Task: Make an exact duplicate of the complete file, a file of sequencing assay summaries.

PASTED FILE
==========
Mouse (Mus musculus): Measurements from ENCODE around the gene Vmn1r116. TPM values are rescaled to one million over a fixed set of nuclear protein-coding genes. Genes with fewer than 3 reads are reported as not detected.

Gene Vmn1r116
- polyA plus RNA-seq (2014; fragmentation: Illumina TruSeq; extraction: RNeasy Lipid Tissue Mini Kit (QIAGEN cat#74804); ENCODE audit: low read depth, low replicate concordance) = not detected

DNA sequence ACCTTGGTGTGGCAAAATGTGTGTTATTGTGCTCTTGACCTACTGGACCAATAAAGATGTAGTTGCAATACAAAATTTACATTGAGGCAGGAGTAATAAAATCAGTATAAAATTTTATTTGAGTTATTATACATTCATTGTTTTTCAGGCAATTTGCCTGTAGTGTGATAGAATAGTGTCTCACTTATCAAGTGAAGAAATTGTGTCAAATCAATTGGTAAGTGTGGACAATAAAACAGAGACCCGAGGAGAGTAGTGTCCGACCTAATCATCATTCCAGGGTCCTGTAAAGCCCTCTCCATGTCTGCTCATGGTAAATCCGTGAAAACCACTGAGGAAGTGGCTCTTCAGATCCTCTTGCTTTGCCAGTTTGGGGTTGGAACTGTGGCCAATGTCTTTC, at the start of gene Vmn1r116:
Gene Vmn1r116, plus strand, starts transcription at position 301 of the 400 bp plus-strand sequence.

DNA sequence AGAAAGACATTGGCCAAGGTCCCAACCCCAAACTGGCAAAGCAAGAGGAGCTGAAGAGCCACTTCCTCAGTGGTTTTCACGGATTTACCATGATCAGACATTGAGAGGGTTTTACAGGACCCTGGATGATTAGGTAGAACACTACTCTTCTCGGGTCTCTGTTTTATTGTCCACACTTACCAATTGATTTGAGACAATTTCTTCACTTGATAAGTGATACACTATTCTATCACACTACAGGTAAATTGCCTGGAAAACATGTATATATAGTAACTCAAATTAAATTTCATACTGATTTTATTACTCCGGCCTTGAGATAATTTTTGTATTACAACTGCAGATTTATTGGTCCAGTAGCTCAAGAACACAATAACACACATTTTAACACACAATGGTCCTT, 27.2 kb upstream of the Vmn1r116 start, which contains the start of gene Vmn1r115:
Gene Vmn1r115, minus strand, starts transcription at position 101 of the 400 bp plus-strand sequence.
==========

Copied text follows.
Mouse (Mus musculus): Measurements from ENCODE around the gene Vmn1r116. TPM values are rescaled to one million over a fixed set of nuclear protein-coding genes. Genes with fewer than 3 reads are reported as not detected.

Gene Vmn1r116
- polyA plus RNA-seq (2014; fragmentation: Illumina TruSeq; extraction: RNeasy Lipid Tissue Mini Kit (QIAGEN cat#74804); ENCODE audit: low read depth, low replicate concordance) = not detected

DNA sequence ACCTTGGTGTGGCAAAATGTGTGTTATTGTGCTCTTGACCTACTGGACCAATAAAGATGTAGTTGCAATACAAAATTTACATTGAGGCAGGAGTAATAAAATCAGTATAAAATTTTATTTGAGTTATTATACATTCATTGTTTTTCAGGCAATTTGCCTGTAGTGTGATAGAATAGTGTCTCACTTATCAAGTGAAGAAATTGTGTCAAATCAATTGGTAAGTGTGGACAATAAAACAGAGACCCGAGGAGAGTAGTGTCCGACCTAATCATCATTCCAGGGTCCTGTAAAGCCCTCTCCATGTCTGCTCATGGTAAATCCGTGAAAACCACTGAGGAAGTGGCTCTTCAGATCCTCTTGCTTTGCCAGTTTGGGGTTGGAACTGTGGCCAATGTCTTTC, at the start of gene Vmn1r116:
Gene Vmn1r116, plus strand, starts transcription at position 301 of the 400 bp plus-strand sequence.

DNA sequence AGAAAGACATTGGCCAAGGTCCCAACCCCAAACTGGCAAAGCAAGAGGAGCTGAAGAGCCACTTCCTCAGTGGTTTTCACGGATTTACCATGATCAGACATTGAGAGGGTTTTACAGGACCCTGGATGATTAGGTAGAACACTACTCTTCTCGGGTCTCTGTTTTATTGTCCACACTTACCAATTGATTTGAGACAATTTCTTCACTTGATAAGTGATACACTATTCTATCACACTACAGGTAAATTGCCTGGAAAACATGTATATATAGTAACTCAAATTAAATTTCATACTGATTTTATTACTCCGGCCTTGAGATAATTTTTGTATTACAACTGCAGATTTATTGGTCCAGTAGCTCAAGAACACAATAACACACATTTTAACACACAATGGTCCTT, 27.2 kb upstream of the Vmn1r116 start, which contains the start of gene Vmn1r115:
Gene Vmn1r115, minus strand, starts transcription at position 101 of the 400 bp plus-strand sequence.